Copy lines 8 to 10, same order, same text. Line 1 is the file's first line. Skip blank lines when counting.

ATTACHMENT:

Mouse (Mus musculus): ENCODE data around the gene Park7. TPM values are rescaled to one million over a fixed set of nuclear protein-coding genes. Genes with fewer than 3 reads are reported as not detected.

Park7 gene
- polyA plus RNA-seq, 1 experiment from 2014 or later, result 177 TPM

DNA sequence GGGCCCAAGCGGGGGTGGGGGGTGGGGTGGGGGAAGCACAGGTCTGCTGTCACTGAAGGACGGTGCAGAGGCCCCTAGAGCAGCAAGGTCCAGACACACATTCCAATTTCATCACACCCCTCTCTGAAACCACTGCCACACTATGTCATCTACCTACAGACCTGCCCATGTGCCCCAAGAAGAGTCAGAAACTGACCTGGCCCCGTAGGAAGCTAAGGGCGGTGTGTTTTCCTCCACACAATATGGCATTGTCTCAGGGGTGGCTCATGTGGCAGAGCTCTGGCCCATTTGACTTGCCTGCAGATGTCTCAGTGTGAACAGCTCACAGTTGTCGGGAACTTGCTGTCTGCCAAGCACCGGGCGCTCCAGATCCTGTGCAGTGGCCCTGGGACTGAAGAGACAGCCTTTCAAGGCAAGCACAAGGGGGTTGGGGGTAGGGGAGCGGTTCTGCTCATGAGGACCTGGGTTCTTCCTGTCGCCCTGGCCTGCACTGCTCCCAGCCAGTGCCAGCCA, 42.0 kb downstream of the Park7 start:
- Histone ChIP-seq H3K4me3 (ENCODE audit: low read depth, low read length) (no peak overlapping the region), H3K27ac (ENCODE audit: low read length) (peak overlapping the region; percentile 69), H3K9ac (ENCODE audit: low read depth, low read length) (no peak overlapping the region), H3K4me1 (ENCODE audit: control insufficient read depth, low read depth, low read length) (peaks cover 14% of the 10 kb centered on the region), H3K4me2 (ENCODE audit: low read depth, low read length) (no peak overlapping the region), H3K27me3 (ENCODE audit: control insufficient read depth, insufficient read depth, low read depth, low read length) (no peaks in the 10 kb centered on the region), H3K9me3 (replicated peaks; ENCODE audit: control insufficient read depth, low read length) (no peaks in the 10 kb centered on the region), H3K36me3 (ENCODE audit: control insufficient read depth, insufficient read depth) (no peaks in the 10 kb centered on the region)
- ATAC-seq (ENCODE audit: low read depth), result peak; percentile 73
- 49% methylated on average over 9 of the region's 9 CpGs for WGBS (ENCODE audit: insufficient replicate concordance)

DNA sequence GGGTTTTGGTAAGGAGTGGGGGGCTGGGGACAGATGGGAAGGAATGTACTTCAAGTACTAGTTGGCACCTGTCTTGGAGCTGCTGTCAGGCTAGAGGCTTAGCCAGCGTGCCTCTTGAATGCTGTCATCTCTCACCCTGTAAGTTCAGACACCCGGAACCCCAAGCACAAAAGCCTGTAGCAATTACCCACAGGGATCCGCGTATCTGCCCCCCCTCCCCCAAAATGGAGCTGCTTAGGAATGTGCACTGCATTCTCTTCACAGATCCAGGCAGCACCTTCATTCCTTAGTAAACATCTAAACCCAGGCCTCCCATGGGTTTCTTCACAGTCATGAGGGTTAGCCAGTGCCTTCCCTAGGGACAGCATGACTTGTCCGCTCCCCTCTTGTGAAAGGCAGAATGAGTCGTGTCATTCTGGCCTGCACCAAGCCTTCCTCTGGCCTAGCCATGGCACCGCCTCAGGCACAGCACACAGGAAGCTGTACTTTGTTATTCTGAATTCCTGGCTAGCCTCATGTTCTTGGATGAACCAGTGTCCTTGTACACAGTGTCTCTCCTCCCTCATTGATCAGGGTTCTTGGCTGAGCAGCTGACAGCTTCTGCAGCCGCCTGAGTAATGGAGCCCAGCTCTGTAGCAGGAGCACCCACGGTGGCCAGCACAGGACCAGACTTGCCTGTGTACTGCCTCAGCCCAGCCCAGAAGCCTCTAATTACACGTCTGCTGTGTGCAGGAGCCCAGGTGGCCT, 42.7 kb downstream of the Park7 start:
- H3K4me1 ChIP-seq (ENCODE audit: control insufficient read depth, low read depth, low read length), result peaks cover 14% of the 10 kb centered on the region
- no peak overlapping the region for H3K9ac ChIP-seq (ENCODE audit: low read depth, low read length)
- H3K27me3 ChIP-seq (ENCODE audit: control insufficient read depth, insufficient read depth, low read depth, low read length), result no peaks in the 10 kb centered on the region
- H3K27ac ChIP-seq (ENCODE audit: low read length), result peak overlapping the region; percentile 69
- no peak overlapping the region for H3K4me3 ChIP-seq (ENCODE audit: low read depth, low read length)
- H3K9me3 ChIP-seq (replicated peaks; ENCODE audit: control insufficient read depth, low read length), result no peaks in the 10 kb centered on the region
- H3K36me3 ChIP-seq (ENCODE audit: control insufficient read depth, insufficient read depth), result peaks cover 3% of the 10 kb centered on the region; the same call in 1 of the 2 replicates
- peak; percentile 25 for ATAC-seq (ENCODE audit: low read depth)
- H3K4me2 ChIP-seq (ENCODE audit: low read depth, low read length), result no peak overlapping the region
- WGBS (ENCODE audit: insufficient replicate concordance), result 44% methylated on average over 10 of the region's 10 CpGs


DNA sequence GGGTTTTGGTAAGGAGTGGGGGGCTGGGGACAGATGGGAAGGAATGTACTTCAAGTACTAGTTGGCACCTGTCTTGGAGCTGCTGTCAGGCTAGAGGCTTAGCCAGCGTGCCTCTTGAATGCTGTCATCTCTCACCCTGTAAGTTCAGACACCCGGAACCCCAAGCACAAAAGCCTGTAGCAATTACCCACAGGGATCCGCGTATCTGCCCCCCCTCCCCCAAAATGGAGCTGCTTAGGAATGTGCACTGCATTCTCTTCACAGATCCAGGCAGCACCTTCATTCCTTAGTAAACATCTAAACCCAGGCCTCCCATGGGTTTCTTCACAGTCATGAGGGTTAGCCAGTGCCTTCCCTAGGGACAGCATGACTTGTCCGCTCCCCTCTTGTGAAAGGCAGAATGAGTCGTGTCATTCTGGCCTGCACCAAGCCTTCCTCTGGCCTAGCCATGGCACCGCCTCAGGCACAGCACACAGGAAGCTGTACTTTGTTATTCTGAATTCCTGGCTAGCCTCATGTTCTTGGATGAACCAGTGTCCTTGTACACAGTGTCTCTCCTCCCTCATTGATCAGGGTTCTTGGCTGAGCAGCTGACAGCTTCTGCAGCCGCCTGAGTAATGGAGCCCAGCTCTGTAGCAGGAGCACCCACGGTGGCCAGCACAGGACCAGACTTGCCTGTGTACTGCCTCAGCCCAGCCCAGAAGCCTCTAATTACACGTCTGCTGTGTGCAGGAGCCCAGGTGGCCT, 42.7 kb downstream of the Park7 start:
- H3K4me1 ChIP-seq (ENCODE audit: control insufficient read depth, low read depth, low read length), result peaks cover 14% of the 10 kb centered on the region
- no peak overlapping the region for H3K9ac ChIP-seq (ENCODE audit: low read depth, low read length)